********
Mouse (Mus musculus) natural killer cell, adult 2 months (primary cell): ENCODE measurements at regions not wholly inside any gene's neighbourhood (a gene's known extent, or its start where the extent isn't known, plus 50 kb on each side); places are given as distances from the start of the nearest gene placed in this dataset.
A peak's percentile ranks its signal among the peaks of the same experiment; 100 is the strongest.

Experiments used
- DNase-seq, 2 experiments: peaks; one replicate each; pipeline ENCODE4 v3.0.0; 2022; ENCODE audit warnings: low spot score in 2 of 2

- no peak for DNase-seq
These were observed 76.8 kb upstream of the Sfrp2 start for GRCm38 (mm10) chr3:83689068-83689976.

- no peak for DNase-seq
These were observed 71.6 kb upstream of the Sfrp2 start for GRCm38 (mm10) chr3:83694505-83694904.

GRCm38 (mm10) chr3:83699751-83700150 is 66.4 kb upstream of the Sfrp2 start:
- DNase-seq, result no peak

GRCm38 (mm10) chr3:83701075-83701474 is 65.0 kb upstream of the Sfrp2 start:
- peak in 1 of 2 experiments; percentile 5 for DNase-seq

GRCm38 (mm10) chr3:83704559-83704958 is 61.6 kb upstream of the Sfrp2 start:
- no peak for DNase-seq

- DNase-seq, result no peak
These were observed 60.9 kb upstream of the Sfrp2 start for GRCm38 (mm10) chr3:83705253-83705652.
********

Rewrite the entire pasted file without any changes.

Mouse (Mus musculus) natural killer cell, adult 2 months (primary cell): ENCODE measurements at regions not wholly inside any gene's neighbourhood (a gene's known extent, or its start where the extent isn't known, plus 50 kb on each side); places are given as distances from the start of the nearest gene placed in this dataset.
A peak's percentile ranks its signal among the peaks of the same experiment; 100 is the strongest.

Experiments used
- DNase-seq, 2 experiments: peaks; one replicate each; pipeline ENCODE4 v3.0.0; 2022; ENCODE audit warnings: low spot score in 2 of 2

- no peak for DNase-seq
These were observed 76.8 kb upstream of the Sfrp2 start for GRCm38 (mm10) chr3:83689068-83689976.

- no peak for DNase-seq
These were observed 71.6 kb upstream of the Sfrp2 start for GRCm38 (mm10) chr3:83694505-83694904.

GRCm38 (mm10) chr3:83699751-83700150 is 66.4 kb upstream of the Sfrp2 start:
- DNase-seq, result no peak

GRCm38 (mm10) chr3:83701075-83701474 is 65.0 kb upstream of the Sfrp2 start:
- peak in 1 of 2 experiments; percentile 5 for DNase-seq

GRCm38 (mm10) chr3:83704559-83704958 is 61.6 kb upstream of the Sfrp2 start:
- no peak for DNase-seq

- DNase-seq, result no peak
These were observed 60.9 kb upstream of the Sfrp2 start for GRCm38 (mm10) chr3:83705253-83705652.